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Source: Commonwealth Bank of Australia

CommBank Household Spending Insights Index fell 1.0 per cent to 139.8  in October.

The monthly CommBank Household Spending Insights (HSI) Index fell 1.0 per cent in October, led by declines in spending across recreation, hospitality and food and beverage as the ongoing effect of interest rate rises continues to be felt on consumer spending.

Spending on essential goods and services was up 0.3 per cent, while spending on discretionary down -3.7 per cent.

Spending fell in seven of the CommBank HSI Index’s 12 underlying categories, with the biggest falls across recreation (-4.7 per cent), hospitality (-4.5 per cent) and food and beverage (-1.3 per cent).

Weakness in these categories was partly offset by increased spending on utilities (+2.2 per cent) and Transport (+2.0 per cent) as households manage higher energy bill and petrol prices.

CBA Chief Economist Stephen Halmarick said: “October’s CommBank HSI Index demonstrates a clear tightening in consumer spending compared to September’s result, which was buoyed by a number of one-off events like the FIFA Women’s World Cup.

“We are clearly seeing the flow on effects of the interest rate increases from earlier in the year.

“Last week’s decision from the RBA to raise the case rate by a further 25 basis points, to 4.35%, is likely to add further downward pressure to household spending over coming months. However, November will be an interesting one to watch with potential increases in spending due to the November sales.

“Looking ahead, our base case is no further increases in the RBA cash rate, although there remains upside risk based on the inflation figures due at the end of January.”

The CommBank HSI index – which tracks month on month data at a macro level and is based on de-identified payments data from approximately 7 million CBA customers, comprising roughly 30 per cent of all Australian consumer transactions – also showed sharp differences among certain states and territories.

The Northern Territory saw the strongest growth in household spending in October, up 1.1 per cent, followed by Tasmania (0.5 per cent).

“There is a clear East versus West divide, with New South Wales and Victoria the weakest of the states, likely driven by how highly leveraged these states are,” commented Mr Halmarick. Victoria saw a large decline in spending in October down 1.5 per cent for the month, while New South Wales fell -0.9 per cent.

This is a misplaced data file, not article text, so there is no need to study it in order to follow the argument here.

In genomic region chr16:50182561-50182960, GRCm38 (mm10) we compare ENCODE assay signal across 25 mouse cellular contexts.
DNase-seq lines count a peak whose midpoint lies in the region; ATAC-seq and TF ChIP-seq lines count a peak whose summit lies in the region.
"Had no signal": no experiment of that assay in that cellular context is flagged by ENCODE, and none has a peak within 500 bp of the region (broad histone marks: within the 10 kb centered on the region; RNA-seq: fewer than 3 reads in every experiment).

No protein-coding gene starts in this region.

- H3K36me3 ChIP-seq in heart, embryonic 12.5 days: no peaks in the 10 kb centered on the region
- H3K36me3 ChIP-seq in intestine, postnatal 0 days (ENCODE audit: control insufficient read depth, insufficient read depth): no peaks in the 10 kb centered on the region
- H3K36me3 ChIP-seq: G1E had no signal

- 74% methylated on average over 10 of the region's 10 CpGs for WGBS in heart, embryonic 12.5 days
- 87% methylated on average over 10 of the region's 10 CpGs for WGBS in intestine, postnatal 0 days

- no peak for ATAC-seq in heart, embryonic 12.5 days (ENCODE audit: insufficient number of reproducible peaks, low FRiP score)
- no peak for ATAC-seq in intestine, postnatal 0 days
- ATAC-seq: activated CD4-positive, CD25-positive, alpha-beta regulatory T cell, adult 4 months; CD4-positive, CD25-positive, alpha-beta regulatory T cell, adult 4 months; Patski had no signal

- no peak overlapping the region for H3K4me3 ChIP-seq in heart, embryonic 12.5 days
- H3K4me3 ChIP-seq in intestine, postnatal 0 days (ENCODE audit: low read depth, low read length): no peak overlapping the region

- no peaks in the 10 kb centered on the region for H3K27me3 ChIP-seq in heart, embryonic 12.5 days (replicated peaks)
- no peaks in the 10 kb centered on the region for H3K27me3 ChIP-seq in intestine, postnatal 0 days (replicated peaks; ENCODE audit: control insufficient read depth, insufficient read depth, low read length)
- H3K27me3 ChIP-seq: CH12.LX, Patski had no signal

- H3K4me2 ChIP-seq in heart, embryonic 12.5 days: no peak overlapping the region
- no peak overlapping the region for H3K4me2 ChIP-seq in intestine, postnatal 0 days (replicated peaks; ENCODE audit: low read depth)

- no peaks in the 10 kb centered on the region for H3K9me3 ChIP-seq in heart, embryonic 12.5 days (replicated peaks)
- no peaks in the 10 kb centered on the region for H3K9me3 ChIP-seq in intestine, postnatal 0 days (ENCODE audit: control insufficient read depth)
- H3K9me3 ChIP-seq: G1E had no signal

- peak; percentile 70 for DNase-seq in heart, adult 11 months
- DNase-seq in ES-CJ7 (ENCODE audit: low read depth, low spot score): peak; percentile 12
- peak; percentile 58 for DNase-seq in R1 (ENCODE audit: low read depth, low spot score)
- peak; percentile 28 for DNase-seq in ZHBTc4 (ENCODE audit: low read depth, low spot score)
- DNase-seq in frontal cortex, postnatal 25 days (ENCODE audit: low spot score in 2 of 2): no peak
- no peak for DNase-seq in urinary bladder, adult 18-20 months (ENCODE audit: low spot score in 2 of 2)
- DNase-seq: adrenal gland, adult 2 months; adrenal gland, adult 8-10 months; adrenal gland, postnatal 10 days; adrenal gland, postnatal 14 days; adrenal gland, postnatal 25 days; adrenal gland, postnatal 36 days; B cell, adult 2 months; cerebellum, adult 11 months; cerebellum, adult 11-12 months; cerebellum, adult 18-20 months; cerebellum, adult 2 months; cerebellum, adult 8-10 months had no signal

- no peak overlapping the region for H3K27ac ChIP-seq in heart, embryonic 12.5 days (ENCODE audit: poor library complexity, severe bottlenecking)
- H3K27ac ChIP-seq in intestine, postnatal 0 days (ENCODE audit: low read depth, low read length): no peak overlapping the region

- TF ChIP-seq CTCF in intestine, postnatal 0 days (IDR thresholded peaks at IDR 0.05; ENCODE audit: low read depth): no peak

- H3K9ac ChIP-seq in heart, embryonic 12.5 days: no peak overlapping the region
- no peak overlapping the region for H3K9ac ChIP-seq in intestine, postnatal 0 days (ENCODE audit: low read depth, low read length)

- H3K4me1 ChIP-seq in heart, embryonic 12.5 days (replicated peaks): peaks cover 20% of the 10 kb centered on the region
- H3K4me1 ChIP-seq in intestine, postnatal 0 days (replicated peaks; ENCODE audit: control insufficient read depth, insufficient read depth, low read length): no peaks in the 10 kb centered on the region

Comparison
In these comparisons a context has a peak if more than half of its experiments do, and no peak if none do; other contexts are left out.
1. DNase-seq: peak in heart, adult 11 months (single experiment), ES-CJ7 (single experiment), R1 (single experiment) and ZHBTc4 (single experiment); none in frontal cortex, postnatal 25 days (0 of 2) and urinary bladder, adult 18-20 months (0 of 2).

October’s HSI data has been refined to more accurately capture household spending, removing some categories that relate to investments and incorporating Buy Now Pay Later data, to provide a more complete picture of household spending in the Australian economy.

Things you should know: NOT INVESTMENT RESEARCH. The Commonwealth Bank ‘Household Spending Insights’ is not investment research and nor does it purport to make any recommendations. The Commonwealth Bank ‘Household Spending Insights’ has been prepared without taking into account your objectives, financial situation (including your capacity to bear loss), knowledge, experience or needs. You should not act on the information contained in this document. To the extent that you choose to make any investment decision after having read this document, you should not rely on it but consider its appropriateness and suitability to your own objectives, financial situation and needs, and, if appropriate, seek professional or independent financial advice, including tax and legal advice. The data used in the ‘Commbank Spending Insights’ series is a combination of CBA Data and publically available Australian Bureau of Statistics (ABS), CoreLogic and Reserve Bank of Australia data. Any reference made to the term ‘CBA data’ means the proprietary data of the Bank that is sourced from the Bank’s internal systems and may include, but is not limited to, home loan data, credit card transaction data, merchant facility transaction data and applications for credit. All customer data used, or represented, in this report is de-identified before analysis and is used, and disclosed, in accordance with the Group’s Privacy Policy. Commonwealth Bank of Australia ABN 48 123 123 124 AFSL 234945